Apple CFO Warned Jobs on Option Dates

Statement by former finance chief Fred Anderson raises questions about the company's claim that its CEO did not ''appreciate the accounting implica...
Roy HarrisApril 25, 2007

If Apple CEO Steve Jobs took comfort last December in the support of a special board committee studying alleged stock-option backdating, he may have reason to be concerned with what former CFO Fred Anderson is saying now.

A 10-paragraph statement from Anderson’s attorney, Jerome Roth, maintains that Anderson explained to Jobs various accounting consequences if certain dates were selected for the pricing of stock options in early 2001.

Yesterday, Anderson agreed to pay more than $3.6 million to settle charges with the Securities and Exchange Commission. The SEC also filed civil charges against former Apple general counsel Nancy Heinen; her attorneys denied that she backdated options and said she would contest the charges.

Drive Business Strategy and Growth

Drive Business Strategy and Growth

Learn how NetSuite Financial Management allows you to quickly and easily model what-if scenarios and generate reports.

Apple, in explaining Jobs’s role in any options-related decision-making, has maintained that the CEO did recommend “favorable” dates for some option awards, but did not “appreciate the accounting implications” of date selection. The board committee, chaired by former Vice President Al Gore, expressed “complete confidence in Steve Jobs.”

However, according to the statement from Roth — an attorney with Munger, Tolles & Olson in San Francisco — when Anderson was told by Jobs in late January 2001 that the CEO had board agreement for an executive-team grant dated January 2, the finance chief cautioned Jobs that the grant “would have to be priced based on the date of the actual board agreement or there could be an accounting charge. He further advised Mr. Jobs that the board would have to confirm its prior approval in a legally satisfactory method.”

Jobs told Anderson that the board had given prior approval, and would verify it, the statement continued. “Fred relied on these statements by Mr. Jobs and from them concluded the grant was being properly handled,” it added.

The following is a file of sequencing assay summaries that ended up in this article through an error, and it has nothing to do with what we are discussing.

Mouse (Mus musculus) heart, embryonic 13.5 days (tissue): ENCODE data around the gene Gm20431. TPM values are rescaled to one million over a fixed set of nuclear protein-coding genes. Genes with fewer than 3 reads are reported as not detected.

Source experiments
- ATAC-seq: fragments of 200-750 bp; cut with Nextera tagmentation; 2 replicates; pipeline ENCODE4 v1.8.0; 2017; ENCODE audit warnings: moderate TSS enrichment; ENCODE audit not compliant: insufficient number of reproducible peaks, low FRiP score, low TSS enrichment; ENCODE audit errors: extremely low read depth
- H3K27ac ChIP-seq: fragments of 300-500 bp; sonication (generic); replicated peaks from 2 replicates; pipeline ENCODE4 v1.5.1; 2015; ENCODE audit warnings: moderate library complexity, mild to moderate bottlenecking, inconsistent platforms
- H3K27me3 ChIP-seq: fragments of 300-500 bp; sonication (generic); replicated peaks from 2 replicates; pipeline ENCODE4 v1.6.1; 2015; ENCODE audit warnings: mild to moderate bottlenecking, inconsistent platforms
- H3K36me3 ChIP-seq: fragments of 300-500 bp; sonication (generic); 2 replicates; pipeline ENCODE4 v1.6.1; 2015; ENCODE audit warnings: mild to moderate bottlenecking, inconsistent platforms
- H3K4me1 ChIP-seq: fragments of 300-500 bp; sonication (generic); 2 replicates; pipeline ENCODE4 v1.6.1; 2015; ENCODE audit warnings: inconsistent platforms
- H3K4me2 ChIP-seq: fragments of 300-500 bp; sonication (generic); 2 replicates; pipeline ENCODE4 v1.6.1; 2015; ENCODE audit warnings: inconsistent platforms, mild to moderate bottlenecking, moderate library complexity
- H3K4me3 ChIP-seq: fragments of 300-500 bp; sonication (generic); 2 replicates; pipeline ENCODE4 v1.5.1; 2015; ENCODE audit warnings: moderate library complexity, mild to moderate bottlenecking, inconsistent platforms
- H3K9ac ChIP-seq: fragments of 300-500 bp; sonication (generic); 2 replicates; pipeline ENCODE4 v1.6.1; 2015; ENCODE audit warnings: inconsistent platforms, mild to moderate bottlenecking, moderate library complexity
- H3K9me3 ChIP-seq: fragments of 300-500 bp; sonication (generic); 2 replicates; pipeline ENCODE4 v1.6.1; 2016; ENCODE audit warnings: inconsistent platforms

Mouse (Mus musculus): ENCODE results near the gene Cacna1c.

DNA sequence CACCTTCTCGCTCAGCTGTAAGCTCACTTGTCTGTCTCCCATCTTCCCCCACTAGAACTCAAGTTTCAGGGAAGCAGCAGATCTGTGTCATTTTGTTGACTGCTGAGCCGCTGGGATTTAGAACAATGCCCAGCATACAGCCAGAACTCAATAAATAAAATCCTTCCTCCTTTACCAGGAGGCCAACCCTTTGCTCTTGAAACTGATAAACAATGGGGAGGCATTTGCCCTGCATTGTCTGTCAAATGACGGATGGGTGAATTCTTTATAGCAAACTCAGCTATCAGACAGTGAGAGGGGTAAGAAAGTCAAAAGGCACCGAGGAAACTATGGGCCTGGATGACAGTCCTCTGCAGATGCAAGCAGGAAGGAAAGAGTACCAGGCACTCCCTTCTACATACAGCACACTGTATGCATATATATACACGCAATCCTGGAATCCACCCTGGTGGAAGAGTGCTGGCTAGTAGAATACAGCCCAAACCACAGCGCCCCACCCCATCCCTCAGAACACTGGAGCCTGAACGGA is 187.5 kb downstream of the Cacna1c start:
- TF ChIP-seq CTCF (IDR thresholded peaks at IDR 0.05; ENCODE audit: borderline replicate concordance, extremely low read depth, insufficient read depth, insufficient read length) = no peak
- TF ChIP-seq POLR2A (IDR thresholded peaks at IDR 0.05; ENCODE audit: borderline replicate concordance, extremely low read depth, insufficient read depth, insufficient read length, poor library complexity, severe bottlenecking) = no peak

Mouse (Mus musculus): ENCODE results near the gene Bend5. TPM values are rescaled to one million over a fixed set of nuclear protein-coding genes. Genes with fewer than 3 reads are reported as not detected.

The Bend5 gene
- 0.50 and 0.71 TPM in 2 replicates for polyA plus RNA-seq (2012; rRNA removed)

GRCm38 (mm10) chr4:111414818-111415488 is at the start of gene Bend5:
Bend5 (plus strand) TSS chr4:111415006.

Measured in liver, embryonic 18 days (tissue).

According to the account from Anderson’s attorney, there apparently had been other discussions about using a date 15 days later than January 2 for the grant, under provisions of the Apple stock option plan that allowed forward dating for certain reasons. Anderson had “understood that the date of grant was to be moved forward…from January 2 to January 17 to avoid any appearance of impropriety that might arise from a grant awarded just prior to the stock price rise that resulted from the 2001 MacWorld exhibition and Mr. Jobs’s keynote speech at the exhibition on January 9,” the statement said. Anderson further understood that the Apple board, “which consisted of sophisticated corporate executives of national statue, including the former chief financial officer of IBM, verified the January 17 date by signing in early February 2001 a Unanimous Written Consent (UWC) with an effective date of January 17,” the statement said. (Former IBM CFO Jerome York remains one of the seven members on Apple’s board, and chairs the audit committee.)

“It now appears the board may not have given the necessary prior approval to the grants, contrary to what Mr. Anderson understood from Mr. Jobs and from the board’s signing of the UWC with an effective date of January 17,” the statement said.

According to press accounts of the SEC complaint against Anderson and Heinen, on January 30 Jobs was provided with a list of closing share prices for Apple stock during the month, and there were discussions about the choice of a date to be used as the grant date. The complaint focused on two instances of 2001 backdating at Apple, including the executive-team grant of 4.8 million shares completed in early February, when Apple shares traded at $21 (there later was a stock split.) On January 17, the share price was $16.81.

Without admitting or denying the allegations, Anderson agreed to a permanent injunction barring him from further violations of the relevant securities laws. He will disgorge about $3.49 million in gains and prejudgment interest, representing the in-the-money portion of the executive team options grant that he exercised, and pay a civil penalty of $150,000.

The statement from his attorney also noted that the settlement terms “permit Fred to continue to act as an officer or director of public companies and do not bar him from practicing before the SEC.” It added: “The claims against him also do not include fraud under the two antifraud provisions of the securities laws requiring proof of knowing misconduct.”

Anderson, who is a founder and managing director of Elevation Partners, a private equity concern, is also a director of eBay; according to The Wall Street Journal, eBay CEO Meg Whitman has said Anderson “absolutely” would remain in that position.

Jerome Roth, Anderson’s attorney, did not immediately return a phone call seeking further comment.

Public relations representatives at Apple also didn’t immediately return a call.